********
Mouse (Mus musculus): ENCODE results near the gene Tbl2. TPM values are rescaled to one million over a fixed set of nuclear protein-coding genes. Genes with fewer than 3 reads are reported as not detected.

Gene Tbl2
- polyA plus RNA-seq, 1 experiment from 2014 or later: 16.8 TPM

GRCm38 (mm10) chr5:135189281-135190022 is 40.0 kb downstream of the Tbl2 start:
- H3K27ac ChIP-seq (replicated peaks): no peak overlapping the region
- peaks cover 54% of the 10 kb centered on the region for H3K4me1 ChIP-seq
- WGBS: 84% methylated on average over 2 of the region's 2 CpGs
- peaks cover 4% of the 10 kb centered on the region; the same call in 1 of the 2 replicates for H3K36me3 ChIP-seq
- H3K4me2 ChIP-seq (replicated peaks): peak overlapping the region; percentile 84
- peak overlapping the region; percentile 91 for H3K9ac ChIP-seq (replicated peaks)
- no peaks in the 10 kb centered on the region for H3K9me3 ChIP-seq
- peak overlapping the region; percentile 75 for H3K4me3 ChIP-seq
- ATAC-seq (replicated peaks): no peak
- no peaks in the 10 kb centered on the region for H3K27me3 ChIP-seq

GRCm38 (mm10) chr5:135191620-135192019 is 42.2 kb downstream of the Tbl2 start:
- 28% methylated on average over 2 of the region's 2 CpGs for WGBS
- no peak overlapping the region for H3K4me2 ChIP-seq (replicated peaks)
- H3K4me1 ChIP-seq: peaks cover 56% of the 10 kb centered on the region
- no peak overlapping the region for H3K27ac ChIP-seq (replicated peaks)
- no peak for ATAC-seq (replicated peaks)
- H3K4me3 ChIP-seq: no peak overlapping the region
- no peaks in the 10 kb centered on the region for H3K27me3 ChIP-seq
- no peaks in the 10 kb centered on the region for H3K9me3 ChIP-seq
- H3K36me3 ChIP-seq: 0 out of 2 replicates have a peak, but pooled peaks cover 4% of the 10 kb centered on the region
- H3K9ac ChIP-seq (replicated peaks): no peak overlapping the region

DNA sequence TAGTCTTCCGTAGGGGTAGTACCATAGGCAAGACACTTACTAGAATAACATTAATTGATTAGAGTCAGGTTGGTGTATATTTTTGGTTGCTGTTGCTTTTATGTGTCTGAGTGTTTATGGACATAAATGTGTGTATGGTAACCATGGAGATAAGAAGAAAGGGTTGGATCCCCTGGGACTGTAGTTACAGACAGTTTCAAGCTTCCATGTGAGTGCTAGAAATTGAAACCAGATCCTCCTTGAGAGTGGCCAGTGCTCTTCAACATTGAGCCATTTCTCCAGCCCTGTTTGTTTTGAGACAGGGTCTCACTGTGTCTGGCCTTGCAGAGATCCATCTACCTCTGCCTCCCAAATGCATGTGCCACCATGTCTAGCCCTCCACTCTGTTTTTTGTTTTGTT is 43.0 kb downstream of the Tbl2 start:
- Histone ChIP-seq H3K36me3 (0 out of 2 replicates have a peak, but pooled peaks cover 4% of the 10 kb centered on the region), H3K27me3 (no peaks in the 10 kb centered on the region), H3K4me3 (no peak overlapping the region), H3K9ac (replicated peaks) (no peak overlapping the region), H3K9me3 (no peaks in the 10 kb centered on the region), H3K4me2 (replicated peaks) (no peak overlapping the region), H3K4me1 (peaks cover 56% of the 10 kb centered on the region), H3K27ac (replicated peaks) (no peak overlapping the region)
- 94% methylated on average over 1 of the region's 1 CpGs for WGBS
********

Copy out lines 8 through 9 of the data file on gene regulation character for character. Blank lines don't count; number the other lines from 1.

- peaks cover 4% of the 10 kb centered on the region; the same call in 1 of the 2 replicates for H3K36me3 ChIP-seq
- H3K4me2 ChIP-seq (replicated peaks): peak overlapping the region; percentile 84